More than 30 years ago, Scyld Berry, the veteran English writer and former editor of the Wisden Almanack, wrote a diary of England’s tour to the subcontinent. Berry has always possessed the itch of the bona fide explorer and through his travels has been one of the more worldly voices on the game.
Cricket Wallah ostensibly documented England’s tour to India in 1981/82, a pretty dull series as it turned out. India won the first Test and the remaining five were drawn. The best thing about that tour, other than it finally ending, is Berry’s book.
Much more than a tour diary, the book has, over time, come to be seen as a prescient mediation on Indian cricket.
It was in this book that Berry first foresaw the rise of India as a cricketing power. “Was there a groundswell turning in favour of watching and playing the game which would come to alter the existing shape of the cricket map?” he wondered.
“While Australia was the most progressive Test-playing country, West Indies the strongest, and England still leading in the game’s administration, was India soon to rival them?”
It seems an inevitable development in hindsight, but Berry wrote that a year before India won the World Cup, the first moment that really began to change the course of cricket there.
At the time, the Board of Control for Cricket in India (BCCI) was nowhere in the sport’s corridors of power.
They did have a vast and rich cricketing culture and a history of great players and triumphs on the field.
Financially they were no powerhouse and were reliant on huge gate receipts. But they were still to tap seriously into the game.
Berry sensed that there was such force in the sport in India that the rarefied position of strength the BCCI is now in, was merely a matter of time.
Even Berry might not have imagined such a game changer as the Indian Premier League (IPL) though. In a way, the IPL was the culmination of the rise of the BCCI and Indian cricket.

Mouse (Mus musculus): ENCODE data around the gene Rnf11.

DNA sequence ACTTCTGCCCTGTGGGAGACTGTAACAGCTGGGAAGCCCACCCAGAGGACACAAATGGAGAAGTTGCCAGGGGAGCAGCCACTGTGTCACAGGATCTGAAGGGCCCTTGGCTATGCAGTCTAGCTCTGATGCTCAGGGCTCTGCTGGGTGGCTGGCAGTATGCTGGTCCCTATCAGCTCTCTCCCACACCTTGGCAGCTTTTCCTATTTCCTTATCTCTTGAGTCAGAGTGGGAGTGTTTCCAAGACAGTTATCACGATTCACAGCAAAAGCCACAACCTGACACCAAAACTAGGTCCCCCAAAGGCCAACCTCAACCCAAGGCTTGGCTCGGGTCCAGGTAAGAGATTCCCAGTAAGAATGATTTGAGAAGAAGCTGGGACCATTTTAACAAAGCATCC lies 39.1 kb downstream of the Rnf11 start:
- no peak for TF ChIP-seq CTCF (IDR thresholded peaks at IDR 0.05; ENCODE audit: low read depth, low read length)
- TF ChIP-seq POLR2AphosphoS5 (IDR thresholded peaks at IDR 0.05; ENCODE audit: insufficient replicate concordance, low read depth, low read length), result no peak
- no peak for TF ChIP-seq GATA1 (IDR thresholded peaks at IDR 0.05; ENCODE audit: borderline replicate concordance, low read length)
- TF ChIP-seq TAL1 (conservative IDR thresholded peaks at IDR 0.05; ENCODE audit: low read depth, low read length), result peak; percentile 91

That rise began with the winning of the 1983 World Cup, which led to the co-hosting of the next World Cup. That was part of a collective rise of an Asian bloc, stretching right through the mid-90s. The 1996 World Cup, co-hosted again in the subcontinent, was the most profitable until then.
But it was from 2000 onwards that the BCCI started breaking out on its own.
“Suddenly the Indian market developed during this period,” one official said.
“Before that the reliance on India wasn’t that much. But there was an early 2000s boom in India and, from there, the effects on cricket were astounding.”
The world game began to see the benefits. The International Cricket Council (ICC) signed a commercial rights deal at that time for US$600 million (Dh2.2bn), its first major deal.
It was estimated that upwards of 75 per cent of that money was coming from the Indian economy.
The IPL, the final stage, has ensured that the percentage is likely to rise even further.
What has this meant for cricket? For better, it has expanded the sport’s revenue pie considerably. Every board has benefited financially from India’s rise as a cricketing economic giant.